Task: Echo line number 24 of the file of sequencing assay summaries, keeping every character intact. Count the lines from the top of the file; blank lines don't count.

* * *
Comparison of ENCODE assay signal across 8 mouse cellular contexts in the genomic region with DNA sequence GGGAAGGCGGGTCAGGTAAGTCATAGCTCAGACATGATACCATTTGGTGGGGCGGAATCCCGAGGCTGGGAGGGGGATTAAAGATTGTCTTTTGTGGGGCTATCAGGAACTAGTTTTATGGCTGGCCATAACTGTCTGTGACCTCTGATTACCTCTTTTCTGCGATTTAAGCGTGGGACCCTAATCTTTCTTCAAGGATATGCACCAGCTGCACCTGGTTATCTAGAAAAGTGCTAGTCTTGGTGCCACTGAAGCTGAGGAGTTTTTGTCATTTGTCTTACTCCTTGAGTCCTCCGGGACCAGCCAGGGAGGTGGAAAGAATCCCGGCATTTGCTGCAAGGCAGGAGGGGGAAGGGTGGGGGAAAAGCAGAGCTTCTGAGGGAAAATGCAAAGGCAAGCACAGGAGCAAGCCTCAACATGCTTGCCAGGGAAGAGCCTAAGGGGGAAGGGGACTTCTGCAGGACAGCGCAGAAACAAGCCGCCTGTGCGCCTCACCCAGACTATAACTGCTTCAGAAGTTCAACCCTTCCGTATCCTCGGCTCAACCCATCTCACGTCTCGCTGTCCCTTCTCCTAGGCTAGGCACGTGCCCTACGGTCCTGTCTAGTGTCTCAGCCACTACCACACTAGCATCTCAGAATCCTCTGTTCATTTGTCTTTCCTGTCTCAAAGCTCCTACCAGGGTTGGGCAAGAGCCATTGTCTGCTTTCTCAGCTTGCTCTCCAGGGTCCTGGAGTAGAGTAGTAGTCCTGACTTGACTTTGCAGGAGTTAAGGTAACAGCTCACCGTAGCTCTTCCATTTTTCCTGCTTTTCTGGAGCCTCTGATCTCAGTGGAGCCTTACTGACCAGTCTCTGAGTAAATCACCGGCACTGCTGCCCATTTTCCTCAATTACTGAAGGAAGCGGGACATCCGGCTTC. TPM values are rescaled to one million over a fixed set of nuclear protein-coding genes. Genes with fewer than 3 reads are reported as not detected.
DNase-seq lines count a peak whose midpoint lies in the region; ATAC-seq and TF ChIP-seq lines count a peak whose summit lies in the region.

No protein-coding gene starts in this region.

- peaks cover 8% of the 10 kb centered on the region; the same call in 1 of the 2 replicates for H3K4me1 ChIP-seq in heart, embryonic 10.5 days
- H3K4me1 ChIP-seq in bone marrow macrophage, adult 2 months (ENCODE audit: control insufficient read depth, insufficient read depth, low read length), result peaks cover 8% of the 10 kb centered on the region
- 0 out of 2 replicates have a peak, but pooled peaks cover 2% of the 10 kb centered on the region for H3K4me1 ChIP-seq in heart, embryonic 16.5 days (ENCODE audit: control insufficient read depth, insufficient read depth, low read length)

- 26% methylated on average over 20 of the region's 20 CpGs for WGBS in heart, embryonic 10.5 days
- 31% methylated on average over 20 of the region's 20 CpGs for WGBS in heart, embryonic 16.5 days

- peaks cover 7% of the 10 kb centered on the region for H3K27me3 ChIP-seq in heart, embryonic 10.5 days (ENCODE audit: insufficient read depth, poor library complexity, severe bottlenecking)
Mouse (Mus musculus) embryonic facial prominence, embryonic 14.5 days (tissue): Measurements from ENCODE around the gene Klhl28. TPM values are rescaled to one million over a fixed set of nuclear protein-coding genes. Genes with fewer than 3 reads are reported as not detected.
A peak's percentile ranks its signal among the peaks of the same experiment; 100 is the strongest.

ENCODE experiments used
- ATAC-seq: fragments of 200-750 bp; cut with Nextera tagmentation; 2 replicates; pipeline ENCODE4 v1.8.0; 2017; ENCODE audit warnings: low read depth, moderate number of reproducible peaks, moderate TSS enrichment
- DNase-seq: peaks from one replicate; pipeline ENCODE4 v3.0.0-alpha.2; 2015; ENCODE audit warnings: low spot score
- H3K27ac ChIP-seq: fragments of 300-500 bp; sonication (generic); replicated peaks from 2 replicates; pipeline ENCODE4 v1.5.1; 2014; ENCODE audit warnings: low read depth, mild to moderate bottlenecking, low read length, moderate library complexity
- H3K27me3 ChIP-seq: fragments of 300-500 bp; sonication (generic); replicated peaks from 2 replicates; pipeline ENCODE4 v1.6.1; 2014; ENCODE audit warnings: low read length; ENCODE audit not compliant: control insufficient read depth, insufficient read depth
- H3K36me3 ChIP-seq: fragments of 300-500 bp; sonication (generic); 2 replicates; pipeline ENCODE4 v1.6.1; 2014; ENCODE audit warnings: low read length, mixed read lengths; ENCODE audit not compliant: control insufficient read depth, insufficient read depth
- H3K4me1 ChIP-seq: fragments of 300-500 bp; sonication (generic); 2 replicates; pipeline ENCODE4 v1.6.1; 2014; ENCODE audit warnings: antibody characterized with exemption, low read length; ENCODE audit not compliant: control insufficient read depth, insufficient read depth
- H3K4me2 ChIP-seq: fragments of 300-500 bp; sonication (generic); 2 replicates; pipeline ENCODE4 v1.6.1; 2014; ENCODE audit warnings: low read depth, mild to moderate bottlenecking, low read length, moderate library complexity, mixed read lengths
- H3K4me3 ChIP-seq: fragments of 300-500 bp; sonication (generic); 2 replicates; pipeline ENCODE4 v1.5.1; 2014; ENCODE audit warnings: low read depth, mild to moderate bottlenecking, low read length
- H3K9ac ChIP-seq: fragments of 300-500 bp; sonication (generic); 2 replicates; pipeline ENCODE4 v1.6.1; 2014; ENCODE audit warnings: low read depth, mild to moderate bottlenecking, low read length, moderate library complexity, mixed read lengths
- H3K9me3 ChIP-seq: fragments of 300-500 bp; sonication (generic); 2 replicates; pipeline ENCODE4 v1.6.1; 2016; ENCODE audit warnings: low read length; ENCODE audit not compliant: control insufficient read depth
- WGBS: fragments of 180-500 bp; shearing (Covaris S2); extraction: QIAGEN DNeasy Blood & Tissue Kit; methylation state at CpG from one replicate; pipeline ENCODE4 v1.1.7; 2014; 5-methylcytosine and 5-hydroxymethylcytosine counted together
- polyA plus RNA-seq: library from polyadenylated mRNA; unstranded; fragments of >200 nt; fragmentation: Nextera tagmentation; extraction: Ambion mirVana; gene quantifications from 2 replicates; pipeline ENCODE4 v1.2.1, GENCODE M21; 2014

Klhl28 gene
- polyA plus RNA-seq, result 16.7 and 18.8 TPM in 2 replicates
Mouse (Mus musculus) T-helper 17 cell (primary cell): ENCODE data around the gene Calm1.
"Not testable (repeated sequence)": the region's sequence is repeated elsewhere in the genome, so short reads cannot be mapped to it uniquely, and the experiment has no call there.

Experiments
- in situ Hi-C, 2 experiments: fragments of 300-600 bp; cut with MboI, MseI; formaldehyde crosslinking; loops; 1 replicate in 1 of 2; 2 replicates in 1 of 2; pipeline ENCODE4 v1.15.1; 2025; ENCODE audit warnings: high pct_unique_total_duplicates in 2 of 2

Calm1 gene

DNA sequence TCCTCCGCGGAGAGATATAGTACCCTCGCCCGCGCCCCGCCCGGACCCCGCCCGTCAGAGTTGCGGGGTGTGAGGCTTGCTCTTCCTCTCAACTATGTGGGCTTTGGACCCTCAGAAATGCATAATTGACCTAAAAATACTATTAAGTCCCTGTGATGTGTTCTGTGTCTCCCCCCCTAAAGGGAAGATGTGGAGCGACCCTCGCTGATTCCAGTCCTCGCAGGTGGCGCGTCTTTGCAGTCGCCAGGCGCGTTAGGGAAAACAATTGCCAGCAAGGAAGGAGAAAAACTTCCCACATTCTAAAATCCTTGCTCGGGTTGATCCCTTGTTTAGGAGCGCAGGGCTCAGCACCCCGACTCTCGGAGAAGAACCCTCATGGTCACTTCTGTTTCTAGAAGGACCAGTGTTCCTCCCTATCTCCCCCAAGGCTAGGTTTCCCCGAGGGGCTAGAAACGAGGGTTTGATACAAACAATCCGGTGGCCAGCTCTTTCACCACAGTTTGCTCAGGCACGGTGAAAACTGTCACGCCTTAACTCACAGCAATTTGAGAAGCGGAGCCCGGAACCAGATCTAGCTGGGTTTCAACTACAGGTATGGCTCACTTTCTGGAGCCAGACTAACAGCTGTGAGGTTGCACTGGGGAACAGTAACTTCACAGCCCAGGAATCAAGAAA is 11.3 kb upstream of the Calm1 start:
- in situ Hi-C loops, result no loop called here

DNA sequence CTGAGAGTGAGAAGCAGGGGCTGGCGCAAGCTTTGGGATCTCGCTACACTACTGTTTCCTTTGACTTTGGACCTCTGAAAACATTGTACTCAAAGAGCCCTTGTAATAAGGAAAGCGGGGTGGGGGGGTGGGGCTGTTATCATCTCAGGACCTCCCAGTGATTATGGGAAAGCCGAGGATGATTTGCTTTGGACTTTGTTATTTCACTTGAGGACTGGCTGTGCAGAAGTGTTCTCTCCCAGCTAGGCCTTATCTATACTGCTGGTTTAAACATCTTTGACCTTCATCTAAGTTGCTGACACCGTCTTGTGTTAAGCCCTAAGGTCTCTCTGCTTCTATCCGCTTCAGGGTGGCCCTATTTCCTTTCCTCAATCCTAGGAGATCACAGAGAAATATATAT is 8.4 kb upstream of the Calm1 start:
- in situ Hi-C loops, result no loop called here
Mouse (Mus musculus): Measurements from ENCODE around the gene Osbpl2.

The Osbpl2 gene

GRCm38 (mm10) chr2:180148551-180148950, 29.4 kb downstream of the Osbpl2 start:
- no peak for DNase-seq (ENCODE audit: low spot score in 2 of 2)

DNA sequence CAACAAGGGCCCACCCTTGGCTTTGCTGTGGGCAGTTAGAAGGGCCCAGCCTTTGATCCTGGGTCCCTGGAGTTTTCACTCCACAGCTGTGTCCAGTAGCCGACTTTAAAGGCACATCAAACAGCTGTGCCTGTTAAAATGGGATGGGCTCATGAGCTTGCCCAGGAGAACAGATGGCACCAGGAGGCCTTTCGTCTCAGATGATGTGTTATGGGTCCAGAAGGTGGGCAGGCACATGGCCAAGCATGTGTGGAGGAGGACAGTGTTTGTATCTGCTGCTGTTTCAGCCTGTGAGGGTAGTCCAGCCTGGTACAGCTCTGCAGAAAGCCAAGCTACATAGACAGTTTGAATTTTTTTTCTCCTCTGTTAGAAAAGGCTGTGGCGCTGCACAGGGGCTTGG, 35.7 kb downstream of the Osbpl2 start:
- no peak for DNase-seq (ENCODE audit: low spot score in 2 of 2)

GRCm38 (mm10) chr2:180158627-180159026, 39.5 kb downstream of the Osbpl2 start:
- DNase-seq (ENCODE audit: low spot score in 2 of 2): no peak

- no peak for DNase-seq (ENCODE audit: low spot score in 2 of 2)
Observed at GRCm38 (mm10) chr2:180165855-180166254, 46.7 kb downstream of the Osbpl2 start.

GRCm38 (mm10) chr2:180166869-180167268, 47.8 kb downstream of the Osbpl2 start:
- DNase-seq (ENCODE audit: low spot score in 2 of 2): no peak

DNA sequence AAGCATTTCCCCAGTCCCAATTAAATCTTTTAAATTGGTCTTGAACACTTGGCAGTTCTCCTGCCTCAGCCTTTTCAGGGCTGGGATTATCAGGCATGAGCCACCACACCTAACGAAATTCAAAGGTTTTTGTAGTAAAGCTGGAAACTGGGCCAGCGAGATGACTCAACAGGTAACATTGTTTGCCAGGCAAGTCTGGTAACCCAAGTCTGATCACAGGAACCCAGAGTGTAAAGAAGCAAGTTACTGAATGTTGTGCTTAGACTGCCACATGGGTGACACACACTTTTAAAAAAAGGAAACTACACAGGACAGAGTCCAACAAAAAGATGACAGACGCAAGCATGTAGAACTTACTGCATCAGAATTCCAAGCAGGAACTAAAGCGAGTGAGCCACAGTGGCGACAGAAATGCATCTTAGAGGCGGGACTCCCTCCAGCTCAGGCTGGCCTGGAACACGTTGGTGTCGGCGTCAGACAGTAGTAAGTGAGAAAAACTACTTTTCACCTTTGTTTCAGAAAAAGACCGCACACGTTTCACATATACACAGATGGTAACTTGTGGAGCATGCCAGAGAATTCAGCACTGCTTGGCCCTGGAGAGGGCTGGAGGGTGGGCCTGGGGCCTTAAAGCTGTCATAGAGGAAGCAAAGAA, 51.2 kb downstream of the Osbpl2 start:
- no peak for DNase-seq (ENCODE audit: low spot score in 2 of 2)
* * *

- polyA plus RNA-seq: library from polyadenylated mRNA; unstranded; fragments of >200 nt; fragmentation: Nextera tagmentation; extraction: Ambion mirVana; gene quantifications from 2 replicates; pipeline ENCODE4 v1.2.1, GENCODE M21; 2014